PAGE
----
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Conflict still dominates life in Tamil areas

Residents of this thin strip of Tamil Tiger-held territory look across to government-held land, just a few hundred meters away across a no-man’s land of mined scrub and lagoons, and regard it with a mixture of envy and fear.



A 2002 truce halted 20 years of civil war in Sri Lanka and left the Liberation Tigers of Tamil Eelam (LTTE) in control of a seventh of the island in the minority Tamil-dominated north and east.



“We need proper peace,” 24-year-old Tamil fisherman Santhalingam Povarajah told Reuters through a translator. “We are safe because the LTTE is here. But we need more. We cannot go out and fish in case the navy take us away.”



Passing the Tiger checkpoint on the southern edge of government-held Trincomalee harbor, the roads become worse, the houses more basic and the poverty more serious. On the beach near the village of Karakadaichani, in sight of Sri Lanka army positions, women scrabble in the sand to collect tiny shellfish to eat.



The war left the north and east much poorer than the rest of the country. Some aid workers describe it as “Africa poor”.



The Tiger-held east is visibly less developed than the rebels’ northern heartland, but the contrast with the richer, boutique and hotel-lined roads along the majority-Sinhalese south and west coasts is striking.



The Tigers say the government is keeping development aid for the south, including funds donated after the 2004 tsunami. But some officials say the Tigers continue arming for war and cannot be trusted with development cash, and a post-tsunami aid sharing deal was blocked by the courts.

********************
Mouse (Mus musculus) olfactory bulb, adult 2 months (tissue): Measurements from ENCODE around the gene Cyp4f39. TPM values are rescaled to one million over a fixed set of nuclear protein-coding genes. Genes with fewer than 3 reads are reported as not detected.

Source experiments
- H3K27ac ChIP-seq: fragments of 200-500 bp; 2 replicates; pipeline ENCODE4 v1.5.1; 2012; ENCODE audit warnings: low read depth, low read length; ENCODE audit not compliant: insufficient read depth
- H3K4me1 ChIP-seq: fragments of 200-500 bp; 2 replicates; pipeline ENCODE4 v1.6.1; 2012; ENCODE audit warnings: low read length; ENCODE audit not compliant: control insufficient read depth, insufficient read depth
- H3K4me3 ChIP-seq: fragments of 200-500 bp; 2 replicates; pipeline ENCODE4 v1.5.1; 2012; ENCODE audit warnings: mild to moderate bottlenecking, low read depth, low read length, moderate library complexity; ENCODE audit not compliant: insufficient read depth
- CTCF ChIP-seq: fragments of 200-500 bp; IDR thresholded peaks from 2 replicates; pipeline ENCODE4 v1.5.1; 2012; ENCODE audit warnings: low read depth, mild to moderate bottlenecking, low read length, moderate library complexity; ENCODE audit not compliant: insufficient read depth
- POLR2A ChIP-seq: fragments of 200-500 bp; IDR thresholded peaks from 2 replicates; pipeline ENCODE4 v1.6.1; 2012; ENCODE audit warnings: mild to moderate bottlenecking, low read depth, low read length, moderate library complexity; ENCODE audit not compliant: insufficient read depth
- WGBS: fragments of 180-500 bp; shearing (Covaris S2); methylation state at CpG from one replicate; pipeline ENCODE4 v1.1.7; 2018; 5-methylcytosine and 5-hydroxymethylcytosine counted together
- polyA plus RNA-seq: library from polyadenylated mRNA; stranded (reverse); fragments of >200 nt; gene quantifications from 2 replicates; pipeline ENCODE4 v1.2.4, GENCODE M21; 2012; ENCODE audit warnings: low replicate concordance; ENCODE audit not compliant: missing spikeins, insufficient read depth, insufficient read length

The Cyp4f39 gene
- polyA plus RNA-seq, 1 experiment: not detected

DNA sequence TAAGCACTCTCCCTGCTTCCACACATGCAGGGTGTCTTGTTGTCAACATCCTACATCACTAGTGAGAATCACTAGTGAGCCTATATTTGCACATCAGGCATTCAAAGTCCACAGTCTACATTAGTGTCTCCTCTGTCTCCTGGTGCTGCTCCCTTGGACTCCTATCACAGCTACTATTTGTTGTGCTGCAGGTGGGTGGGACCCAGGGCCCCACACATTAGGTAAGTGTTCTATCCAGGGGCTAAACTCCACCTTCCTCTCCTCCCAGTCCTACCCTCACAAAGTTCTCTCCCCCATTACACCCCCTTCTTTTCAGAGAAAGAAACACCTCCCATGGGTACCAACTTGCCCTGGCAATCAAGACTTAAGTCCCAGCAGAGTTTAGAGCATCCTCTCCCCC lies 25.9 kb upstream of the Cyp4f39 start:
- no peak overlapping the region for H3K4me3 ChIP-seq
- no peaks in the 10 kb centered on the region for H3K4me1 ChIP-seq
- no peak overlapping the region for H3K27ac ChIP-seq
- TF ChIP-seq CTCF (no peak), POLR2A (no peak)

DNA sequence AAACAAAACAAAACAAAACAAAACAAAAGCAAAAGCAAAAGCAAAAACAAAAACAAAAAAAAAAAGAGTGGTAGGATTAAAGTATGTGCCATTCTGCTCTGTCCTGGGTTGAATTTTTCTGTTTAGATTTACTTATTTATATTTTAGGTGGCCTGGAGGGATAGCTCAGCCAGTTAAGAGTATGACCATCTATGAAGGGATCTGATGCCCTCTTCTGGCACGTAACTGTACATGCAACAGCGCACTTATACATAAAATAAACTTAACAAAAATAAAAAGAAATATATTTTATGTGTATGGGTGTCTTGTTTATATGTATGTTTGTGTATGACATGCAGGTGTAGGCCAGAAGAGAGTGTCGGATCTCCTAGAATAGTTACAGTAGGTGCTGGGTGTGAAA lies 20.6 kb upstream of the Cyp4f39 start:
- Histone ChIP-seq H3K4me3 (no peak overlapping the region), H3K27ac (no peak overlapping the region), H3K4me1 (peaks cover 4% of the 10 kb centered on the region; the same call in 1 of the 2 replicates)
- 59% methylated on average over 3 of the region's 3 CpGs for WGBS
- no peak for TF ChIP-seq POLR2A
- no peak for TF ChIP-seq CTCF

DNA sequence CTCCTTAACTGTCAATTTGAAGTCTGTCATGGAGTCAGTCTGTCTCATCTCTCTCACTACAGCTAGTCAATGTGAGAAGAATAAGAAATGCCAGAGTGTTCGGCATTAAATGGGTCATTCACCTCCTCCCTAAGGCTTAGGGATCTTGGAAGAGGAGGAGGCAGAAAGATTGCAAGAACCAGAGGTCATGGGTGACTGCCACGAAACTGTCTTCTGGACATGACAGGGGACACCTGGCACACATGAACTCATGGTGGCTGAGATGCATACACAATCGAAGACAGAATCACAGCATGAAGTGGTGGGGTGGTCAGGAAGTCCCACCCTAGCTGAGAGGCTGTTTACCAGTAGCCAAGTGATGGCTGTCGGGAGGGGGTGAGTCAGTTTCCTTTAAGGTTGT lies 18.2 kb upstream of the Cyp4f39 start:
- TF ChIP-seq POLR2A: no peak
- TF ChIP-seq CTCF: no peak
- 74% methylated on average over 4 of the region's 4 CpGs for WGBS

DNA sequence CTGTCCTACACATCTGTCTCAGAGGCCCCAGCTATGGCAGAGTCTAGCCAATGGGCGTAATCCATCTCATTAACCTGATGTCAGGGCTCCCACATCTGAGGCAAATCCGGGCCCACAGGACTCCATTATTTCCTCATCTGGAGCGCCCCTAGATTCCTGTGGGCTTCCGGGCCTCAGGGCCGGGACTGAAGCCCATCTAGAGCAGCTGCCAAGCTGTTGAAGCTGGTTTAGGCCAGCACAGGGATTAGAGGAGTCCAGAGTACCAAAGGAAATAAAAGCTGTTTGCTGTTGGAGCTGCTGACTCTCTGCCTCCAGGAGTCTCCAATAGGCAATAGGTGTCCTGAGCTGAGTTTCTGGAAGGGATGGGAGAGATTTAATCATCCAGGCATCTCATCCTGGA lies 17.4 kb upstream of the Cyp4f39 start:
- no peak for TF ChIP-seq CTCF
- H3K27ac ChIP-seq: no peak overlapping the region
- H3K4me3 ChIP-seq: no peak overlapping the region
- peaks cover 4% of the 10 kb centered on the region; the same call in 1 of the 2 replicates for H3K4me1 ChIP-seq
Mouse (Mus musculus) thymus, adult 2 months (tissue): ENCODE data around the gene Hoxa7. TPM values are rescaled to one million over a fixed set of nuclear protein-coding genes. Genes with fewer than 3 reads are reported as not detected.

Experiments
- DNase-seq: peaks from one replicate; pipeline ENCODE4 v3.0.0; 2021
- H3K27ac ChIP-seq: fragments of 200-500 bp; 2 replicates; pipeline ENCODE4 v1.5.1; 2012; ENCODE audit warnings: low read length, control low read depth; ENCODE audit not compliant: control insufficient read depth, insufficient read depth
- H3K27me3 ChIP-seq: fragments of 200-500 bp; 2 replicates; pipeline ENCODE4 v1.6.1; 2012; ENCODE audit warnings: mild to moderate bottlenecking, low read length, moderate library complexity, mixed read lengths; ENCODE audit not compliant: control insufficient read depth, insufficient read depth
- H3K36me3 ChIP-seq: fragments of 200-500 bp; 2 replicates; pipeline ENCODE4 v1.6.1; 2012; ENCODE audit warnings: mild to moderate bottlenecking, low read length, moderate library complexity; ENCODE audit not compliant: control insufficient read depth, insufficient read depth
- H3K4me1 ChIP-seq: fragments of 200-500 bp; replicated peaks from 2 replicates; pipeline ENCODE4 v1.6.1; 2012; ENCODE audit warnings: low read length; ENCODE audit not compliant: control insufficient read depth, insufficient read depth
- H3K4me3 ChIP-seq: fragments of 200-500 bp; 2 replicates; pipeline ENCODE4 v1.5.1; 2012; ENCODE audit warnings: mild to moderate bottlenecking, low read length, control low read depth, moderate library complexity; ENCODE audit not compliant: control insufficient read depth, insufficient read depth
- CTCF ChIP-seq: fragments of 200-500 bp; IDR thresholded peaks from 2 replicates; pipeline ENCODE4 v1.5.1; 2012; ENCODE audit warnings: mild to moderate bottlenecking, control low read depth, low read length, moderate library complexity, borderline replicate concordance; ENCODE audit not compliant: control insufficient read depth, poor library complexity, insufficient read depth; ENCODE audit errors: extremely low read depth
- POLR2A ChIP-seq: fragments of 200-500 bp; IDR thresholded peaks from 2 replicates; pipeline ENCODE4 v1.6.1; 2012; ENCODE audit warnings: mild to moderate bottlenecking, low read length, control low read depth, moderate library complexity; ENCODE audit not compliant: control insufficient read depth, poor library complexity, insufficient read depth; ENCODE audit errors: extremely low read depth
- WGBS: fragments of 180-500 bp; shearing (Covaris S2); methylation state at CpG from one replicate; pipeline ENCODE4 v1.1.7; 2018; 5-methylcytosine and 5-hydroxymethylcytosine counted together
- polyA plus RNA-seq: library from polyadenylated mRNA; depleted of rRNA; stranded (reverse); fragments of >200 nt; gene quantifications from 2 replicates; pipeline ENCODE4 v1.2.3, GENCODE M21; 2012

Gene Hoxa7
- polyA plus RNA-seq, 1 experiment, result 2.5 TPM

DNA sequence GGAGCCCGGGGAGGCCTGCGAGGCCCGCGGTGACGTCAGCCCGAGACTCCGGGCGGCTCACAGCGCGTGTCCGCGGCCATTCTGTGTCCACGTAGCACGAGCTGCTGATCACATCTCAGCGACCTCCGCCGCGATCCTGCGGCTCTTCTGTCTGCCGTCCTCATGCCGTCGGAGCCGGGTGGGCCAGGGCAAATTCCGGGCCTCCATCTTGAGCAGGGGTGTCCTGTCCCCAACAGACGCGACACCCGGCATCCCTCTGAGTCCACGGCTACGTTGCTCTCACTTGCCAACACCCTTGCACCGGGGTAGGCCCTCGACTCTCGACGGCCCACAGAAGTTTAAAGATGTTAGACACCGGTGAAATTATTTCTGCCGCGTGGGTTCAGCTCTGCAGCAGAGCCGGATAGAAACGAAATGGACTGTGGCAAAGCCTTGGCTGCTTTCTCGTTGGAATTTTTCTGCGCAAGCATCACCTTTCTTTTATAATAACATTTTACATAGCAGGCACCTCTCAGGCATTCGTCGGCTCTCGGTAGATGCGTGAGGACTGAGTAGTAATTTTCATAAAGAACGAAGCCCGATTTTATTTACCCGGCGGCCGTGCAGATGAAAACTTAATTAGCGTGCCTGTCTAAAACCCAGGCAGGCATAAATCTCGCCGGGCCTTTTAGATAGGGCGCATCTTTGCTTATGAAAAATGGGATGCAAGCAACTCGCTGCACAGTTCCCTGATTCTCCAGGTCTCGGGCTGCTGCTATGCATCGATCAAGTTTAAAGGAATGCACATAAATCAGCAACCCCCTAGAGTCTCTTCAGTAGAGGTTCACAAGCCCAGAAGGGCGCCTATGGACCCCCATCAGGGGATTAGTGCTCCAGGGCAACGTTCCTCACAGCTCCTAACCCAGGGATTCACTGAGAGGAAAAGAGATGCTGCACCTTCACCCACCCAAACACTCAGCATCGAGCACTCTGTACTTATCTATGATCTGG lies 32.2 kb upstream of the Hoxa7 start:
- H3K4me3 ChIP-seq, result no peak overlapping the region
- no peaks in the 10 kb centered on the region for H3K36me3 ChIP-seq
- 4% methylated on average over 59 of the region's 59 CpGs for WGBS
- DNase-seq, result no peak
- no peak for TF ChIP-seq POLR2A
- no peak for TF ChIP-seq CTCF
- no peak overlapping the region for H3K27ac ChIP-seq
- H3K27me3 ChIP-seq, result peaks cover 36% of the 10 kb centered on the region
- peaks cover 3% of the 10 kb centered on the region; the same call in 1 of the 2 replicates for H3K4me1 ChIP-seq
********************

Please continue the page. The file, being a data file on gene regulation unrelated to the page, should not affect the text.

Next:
In the meantime, local government officials report to both LTTE and state authorities, but checkpoints hamper trade and residents say recent violence made things worse.



A string of suspected LTTE attacks on the military in December and January pushed the island to the brink of war, with new restrictions imposed on fishermen after an apparent LTTE suicide attack sank a naval gunboat and killed 13 sailors.



Fishing and farming are the only significant industry in LTTE territory, which the Tigers hope will one day be the economic foundation of a separate Tamil homeland.



But in Karakadaichani, fishermen say they dare not take out large new fishing boats donated by aid agencies after the tsunami for fear of arrest or harassment by the Navy, and some have temporarily given up fishing for manual work.



Tensions fell after the two sides agreed to meet last week in Geneva, and residents on both sides of the lines say they hope a new war has been averted. But restrictions remain and tales of military abuse, denied by the army, scare many Tamils.



In January, five young men were found dead on the beach in Trincomalee. The army initially said they were Tiger sympathizers who accidentally blew themselves up, but truce monitors found they had all been shot in the head.



“You can go to school here but there is no higher education,” says Santhalingam, who himself missed formal education because of the war. “You have to go to the university in Trincomalee and that is dangerous. Two of the five who were killed were students from here.”



But some do go and others will leave Sri Lanka, joining the vast Tamil diaspora in Europe, Canada or elsewhere. The Tigers say overseas Tamils help fund development in their areas, but deny they are also financing a LTTE military buildup.



With LTTE spies said to be everywhere, no-one will criticize the Tigers -- indeed, almost without exception, young men pledge loyalty and say they would fight for them if war comes. But for many, economic progress is most important.



“It is not about the government or the LTTE,” says 38-year-old grocer Velu Sathyan in Sampoor, the local Tiger headquarters, a dusty town of a couple of streets dominated by memorials to the rebel war dead. “It is my native place and I want to see it developed.”